What role does the internet play in our collective imagination?
You must remember the buzz, the palpable sense of excitement, on the day of Barack Obama’s inauguration. Even here in Toronto, there was a rare sense of optimism and glee in the air as we gathered around our televisions and laptops, witnessing history.
Regardless of what you thought of Obama’s election, it was a day for pomp and ceremony, for symbols and symbolic gestures. And to me, there was one slightly nerdy symbol that stuck out. Early in the day, my pal Rex of Fimoculous fame posted a ‘before and after’ pic of Whitehouse.gov as it transitioned from the Bush to Obama administration. By the end of the day, the Flickr page had over 200,000 views. It is now at 310,000. While Fimoculous is notoriously influential, a couple of hundred thousand visits was surprising and significant.
It was, to my mind, an interesting moment. Clearly, for ‘progressive’ Americans it had been long 8 years; signs of change were necessary and, let’s be honest, the day had a definite ‘don’t let the door hit your ass on the way out’ vibe. But what was particularly intriguing was that one of the symbols of difference was the new website. It did, after all, signify more than just a change in who was running the place.
If for some the Bush administration has now become associated with ‘the old guard’, then Obama is President 2.0, a man who not only represents new ideas, but is using new technologies to disseminate them. The comparatively slick, uncluttered design of the new Whitehouse.gov suggested that this government was leading America boldly into the future. And in our world, the future and the web are becoming inextricably linked.
What role does the internet play in our collective imagination? Let’s say that, for the sake of ‘fun’ – or because you write a really nerdy blog – you made a mental map of some of the signs and symbols of contemporary society. You might have politics or large corporations as the symbol of power, an idea often captured in images of political buildings or corporate HQs. Television might be where you’d ‘locate’ the swirl of pop culture. For symbols of the past, you might look to factories, suburbs from the fifties or – as much as it pains me to say – leather-bound books of poetry. It’s not that any of this is ‘true’ in any real way. We just come to associate certain cultural items with particular themes and ideas.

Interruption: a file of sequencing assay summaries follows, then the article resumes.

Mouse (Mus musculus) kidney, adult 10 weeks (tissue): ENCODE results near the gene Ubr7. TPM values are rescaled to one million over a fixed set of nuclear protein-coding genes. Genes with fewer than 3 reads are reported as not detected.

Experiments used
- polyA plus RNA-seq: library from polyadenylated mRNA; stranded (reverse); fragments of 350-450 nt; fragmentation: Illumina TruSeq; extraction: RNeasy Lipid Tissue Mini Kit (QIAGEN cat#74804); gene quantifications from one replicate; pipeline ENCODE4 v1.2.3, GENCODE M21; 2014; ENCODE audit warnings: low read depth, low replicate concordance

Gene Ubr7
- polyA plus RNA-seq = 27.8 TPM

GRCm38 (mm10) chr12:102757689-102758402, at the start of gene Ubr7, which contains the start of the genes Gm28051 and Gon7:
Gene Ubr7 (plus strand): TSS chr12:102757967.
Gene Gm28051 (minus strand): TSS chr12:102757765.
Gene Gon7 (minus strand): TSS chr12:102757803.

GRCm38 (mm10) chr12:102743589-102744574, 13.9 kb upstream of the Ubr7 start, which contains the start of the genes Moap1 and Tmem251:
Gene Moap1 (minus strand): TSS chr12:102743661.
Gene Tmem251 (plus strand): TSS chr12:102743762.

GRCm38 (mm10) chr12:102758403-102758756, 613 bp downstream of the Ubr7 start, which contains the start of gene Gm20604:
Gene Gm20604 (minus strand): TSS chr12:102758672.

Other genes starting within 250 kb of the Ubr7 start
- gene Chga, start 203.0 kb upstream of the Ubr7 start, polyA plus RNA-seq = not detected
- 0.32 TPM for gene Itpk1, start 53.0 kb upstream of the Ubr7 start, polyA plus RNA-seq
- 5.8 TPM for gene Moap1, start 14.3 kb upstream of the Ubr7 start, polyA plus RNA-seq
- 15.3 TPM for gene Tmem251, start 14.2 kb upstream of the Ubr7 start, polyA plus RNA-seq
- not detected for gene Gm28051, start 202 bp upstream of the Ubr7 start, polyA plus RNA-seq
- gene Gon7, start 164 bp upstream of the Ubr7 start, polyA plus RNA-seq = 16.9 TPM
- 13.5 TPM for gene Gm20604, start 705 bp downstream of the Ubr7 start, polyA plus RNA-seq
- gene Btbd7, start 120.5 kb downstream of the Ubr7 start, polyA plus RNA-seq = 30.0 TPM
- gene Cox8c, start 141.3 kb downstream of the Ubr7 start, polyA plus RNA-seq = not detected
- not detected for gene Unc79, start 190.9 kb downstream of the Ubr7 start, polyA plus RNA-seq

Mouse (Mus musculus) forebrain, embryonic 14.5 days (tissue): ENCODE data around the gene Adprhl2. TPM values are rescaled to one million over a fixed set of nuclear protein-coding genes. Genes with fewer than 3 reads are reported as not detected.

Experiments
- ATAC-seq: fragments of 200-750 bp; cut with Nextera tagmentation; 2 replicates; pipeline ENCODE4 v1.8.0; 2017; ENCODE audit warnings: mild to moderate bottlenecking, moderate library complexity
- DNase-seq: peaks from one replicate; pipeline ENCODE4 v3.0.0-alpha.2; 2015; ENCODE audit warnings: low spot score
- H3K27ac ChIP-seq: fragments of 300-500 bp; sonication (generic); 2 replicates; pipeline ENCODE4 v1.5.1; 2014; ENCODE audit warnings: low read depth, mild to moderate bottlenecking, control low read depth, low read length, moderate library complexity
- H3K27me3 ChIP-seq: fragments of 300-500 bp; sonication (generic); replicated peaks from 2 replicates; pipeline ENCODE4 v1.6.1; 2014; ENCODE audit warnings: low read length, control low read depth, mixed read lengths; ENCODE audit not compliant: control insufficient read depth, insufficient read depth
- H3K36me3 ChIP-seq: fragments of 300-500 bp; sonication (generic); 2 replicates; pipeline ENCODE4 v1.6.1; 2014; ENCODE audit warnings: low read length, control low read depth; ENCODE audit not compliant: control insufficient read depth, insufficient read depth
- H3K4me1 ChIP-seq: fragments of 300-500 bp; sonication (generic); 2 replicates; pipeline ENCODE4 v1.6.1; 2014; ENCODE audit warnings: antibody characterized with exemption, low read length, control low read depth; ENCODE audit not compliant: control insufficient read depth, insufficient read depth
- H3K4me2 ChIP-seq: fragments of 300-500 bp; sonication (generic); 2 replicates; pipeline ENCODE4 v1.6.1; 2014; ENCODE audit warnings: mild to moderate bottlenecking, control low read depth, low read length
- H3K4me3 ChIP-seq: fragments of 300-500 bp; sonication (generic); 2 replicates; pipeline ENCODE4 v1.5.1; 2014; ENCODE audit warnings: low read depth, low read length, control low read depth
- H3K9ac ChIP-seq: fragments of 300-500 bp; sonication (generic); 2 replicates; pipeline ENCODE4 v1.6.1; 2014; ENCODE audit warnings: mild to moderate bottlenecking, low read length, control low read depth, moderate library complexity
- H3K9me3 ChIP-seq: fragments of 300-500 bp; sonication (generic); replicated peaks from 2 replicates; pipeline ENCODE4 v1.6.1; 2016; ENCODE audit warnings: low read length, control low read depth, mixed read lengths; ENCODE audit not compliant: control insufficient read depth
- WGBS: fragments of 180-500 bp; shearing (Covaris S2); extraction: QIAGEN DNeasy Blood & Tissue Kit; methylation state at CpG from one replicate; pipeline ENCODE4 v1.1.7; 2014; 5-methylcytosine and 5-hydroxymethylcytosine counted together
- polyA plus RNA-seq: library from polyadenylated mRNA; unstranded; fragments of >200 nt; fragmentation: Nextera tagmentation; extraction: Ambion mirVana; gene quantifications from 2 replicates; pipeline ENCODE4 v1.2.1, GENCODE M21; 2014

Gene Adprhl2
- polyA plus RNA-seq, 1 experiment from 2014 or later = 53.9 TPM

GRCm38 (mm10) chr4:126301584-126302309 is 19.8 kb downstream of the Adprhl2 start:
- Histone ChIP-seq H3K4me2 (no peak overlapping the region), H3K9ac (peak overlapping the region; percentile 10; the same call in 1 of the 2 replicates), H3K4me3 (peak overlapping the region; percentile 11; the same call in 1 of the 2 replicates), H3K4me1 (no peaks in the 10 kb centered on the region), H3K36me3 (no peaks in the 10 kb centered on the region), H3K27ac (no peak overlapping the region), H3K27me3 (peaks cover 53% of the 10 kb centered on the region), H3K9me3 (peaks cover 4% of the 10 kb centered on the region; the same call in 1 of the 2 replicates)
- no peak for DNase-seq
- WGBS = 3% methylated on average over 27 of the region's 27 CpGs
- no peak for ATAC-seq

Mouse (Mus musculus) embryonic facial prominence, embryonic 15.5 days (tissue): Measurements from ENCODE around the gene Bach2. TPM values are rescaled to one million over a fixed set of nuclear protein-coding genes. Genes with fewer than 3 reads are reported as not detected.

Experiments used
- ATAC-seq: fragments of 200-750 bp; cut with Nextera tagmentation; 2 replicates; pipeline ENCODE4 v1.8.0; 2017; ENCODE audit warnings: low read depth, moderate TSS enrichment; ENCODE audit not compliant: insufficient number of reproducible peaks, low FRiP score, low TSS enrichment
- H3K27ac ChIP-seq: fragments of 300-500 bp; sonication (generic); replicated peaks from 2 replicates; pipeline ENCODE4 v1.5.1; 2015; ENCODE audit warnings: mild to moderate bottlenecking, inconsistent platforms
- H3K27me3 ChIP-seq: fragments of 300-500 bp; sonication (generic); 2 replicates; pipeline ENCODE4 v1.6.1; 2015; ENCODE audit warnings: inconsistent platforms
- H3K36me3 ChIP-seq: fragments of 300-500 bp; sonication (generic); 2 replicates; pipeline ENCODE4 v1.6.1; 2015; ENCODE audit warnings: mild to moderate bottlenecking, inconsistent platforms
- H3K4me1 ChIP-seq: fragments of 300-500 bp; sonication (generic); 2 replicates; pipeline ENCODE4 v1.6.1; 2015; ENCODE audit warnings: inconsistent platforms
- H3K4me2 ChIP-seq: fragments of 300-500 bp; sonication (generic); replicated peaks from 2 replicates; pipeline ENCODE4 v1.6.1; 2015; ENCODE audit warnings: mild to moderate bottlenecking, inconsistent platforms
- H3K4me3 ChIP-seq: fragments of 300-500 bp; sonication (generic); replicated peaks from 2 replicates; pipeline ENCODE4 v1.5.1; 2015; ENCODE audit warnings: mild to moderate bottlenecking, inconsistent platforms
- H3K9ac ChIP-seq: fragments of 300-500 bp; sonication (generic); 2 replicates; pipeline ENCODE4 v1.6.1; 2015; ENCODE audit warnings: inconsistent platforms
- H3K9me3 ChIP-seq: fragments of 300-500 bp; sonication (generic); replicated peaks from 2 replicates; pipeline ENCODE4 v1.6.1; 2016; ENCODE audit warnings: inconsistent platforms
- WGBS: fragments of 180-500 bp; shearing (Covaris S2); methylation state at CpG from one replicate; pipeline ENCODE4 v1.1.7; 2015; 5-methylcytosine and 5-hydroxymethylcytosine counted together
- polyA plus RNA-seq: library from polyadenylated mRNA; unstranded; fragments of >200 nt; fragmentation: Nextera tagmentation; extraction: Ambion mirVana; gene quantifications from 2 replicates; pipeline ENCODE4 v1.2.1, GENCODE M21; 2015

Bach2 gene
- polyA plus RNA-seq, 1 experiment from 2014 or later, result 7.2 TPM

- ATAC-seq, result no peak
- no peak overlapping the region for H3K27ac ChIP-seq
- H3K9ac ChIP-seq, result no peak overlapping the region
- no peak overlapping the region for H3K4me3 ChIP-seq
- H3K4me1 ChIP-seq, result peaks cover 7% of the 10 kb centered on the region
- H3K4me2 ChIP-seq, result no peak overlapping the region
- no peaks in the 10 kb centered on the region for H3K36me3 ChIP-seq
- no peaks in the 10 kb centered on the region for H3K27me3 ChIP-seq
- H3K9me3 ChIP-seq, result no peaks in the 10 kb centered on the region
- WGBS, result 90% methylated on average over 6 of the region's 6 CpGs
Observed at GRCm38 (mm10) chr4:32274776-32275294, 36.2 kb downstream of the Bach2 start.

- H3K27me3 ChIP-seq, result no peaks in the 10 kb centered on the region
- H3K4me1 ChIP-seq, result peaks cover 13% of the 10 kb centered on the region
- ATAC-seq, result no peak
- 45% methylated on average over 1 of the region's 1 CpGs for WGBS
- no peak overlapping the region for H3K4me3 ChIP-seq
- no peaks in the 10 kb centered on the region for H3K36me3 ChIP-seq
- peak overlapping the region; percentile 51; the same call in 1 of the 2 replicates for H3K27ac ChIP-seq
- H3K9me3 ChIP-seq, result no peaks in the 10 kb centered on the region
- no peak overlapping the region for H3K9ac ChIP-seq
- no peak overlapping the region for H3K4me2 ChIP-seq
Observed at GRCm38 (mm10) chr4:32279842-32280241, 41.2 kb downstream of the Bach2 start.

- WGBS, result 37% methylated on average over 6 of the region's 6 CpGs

And the internet? Where would it fit in this map of symbols? If you look at current phenomena like Twitter, the web is almost literally the place where ‘the contemporary happens’. Taken as an aggregate whole, Twitter is like a near real-time document of the social. But in a more metaphorical sense, the web is also a symbol of how the present is slipping into the future, a way of locating or symbolising the dizzying pace of change, a happening that not only takes place on the internet, but that the internet is also coming to represent.
If you’re looking for evidence, then TV is a good place to start. Jimmy Fallon’s pretty successful launch owes a lot to his successful use of social media, but also to how the same strategy associated the new show and host with the cutting-edge world of the web. 30 Rock is another good example; few shows have more effectively co-opted the rapid-fire pace of internet conversation, its droll, resigned irony – or, it must be said, its vaguely urban, classist elitism (what are the depictions of Kenneth or South Asian New Yorkers but stereotypes reassuring to wealthy hipsters?).
But the fact that 30 Rock is so subtly web savvy probably forms a large chunk of the reason it has become the hipster sitcom of choice, the one that ‘speaks to a generation’ – or, more accurately, a ‘25-34 demographic’. Put simply, if you want to associate something with the new and contemporary, slip in a connection to the web or, failing that, just appropriate its culture.
But if the web is now the symbol of the bleeding edge, the next question to ask is what this symbol actually means. If the web is the sign of how we move into the future, then where are we going? Who has access to the web and its culture and who gets left out? And is the web still a symbol of a new, democratic future? Or is something more sinister lingering on the horizon?